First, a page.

Hedgehog, please renew my passport

Estonian AI chatbot in development to give citizens faster, simpler access to government services.

For years, Estonia has been busy carving out an online niche, differentiating itself from most other European countries by digitising as much of the country's government services as possible. It made headlines in 2014 when it allowed non-Estonians to obtain a form of digital citizenship and has continued along those lines ever since.

The latest planned development is an AI-based chatbot for interacting with citizens, one that will allow simpler, more convenient and hopefully more efficient access to government services. Called #KrattAI and with an Estonian working project name that roughly translates as "Hedgehog" in English, the chatbot would be accessed via existing third-party virtual assistants such as Siri or Alexa. This decision removes any need for customers to download a new app, as well as the need for the government to create and regularly update one.

An example use case given by the Government Chief Information Office is of #KrattAI informing a citizen that her passport will expire in six months' time, then talking her through the renewal process, including taking a new photograph and authenticating herself via fingerprint and secure personal code. The interaction is mostly verbal, with #KrattAI liaising with the various government departments' service interfaces as required, behind the scenes.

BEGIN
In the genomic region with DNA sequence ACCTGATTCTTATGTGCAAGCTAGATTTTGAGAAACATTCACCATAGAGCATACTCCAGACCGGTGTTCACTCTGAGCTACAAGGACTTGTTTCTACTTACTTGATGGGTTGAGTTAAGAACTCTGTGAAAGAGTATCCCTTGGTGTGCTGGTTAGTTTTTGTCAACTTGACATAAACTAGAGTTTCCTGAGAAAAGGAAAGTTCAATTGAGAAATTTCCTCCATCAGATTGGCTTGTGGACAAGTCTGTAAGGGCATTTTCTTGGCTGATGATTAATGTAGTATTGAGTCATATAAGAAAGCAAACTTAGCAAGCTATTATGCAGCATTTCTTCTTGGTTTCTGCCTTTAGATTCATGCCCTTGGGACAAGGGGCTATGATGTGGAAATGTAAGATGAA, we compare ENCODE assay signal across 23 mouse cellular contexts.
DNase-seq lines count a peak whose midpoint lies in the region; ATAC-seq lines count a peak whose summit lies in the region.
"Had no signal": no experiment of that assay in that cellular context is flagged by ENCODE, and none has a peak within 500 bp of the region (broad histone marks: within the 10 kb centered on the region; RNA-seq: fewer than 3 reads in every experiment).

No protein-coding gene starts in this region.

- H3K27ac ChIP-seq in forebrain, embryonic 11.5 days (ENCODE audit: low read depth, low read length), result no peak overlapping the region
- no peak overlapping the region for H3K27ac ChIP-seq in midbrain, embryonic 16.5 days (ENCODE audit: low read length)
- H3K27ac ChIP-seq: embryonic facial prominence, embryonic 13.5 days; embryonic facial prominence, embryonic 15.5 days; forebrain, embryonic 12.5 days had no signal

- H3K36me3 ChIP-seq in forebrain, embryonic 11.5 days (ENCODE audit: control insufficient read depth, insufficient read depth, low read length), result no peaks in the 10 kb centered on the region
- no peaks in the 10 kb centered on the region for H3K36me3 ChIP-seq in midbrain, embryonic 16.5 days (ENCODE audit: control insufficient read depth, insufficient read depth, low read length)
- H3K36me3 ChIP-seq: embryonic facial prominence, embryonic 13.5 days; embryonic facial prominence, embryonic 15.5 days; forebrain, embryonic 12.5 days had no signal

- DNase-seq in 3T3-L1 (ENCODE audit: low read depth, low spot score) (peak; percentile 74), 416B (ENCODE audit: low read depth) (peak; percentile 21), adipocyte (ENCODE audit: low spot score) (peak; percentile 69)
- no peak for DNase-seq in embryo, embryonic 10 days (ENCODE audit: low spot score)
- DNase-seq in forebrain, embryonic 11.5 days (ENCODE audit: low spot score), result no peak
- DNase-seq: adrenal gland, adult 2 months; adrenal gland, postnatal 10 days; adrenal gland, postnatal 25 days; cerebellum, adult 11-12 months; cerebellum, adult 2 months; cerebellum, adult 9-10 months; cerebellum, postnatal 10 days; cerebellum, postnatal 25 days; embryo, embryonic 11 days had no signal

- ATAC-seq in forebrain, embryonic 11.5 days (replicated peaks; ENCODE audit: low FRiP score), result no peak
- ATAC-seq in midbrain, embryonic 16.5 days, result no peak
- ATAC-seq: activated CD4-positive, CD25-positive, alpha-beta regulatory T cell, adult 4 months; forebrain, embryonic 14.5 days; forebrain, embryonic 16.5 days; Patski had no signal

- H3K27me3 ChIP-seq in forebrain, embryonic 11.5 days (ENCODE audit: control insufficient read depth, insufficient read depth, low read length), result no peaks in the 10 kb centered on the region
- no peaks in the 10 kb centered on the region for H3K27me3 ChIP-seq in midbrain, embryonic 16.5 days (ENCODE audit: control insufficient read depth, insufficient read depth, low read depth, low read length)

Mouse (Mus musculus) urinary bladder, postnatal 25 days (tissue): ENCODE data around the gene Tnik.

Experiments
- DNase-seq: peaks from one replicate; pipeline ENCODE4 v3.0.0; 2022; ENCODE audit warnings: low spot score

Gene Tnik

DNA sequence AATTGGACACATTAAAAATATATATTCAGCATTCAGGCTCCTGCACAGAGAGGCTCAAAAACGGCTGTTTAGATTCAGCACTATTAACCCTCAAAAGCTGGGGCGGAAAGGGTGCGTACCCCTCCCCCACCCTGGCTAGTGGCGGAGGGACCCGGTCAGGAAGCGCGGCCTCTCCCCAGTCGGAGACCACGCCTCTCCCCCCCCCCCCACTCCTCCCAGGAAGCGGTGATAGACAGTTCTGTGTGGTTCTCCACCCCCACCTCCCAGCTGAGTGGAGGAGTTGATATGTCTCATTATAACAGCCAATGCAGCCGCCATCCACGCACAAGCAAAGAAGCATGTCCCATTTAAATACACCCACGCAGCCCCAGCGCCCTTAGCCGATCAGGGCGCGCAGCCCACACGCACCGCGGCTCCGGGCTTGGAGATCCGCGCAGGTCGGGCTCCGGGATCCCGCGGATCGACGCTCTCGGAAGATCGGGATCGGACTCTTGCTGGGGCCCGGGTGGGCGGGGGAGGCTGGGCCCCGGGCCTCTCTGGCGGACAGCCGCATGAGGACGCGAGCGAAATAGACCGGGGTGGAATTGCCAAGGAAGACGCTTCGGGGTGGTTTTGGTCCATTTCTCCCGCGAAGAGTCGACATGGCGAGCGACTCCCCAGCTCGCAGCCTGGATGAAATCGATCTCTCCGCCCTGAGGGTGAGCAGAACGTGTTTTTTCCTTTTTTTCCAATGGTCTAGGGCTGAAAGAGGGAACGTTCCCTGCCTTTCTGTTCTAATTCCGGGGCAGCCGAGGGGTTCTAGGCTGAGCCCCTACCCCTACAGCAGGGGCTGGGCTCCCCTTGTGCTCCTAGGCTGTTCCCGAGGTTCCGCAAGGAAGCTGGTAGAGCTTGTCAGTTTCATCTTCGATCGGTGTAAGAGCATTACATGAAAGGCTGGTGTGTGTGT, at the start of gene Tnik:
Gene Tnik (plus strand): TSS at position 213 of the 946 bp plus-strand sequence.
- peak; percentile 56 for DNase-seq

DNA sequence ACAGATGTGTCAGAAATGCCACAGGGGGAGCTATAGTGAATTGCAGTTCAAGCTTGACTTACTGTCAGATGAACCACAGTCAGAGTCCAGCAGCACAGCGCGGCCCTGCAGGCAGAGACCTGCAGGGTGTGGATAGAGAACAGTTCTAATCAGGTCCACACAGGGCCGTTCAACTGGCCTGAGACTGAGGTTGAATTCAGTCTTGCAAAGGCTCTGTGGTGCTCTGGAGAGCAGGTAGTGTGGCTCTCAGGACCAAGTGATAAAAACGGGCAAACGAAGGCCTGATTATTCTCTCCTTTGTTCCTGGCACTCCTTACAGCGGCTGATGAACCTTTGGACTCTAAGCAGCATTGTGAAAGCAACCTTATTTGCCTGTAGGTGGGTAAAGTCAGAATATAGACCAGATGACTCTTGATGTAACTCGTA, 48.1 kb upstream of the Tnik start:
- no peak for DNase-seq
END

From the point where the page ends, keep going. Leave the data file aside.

Although still in the planning stages, feedback from the public for the Hedgehog has apparently been favourable so far. According to Ott Velsberg, Government Chief Data Officer at the Ministry of Economic Affairs and Communications in the Republic of Estonia, "The initial response has been warm and positive. The discussions have been more around the technical aspects, but we haven't thus far identified anything critical."

Estonia's government services and IT systems are small-scale and modular, because this reduces the chances of an outage in one system causing government-wide problems. It's a deliberate design feature to increase development flexibility and resilience. As a result, the Estonian government sees #KrattAI not as a single entity but as an ecosystem of interoperable AI applications to provide or access digital public services.

Usage of the system will be voluntary, with citizens choosing to opt-in if they want to use the chatbot to manage some or all of their interactions with the government. That's important for both data privacy and security, and is likely to increase user trust in the system compared with a mandatory sign-up. The Estonian government foresees the creation of a 'digital twin' holding this data on behalf of each individual, the twin forming the basis for all interactions and queries.

Initially the majority of interactions would begin with push-driven notifications from the government, such as for passport renewals, but citizens would also be able to initiate interactions themselves as required.

To continue reading this article register now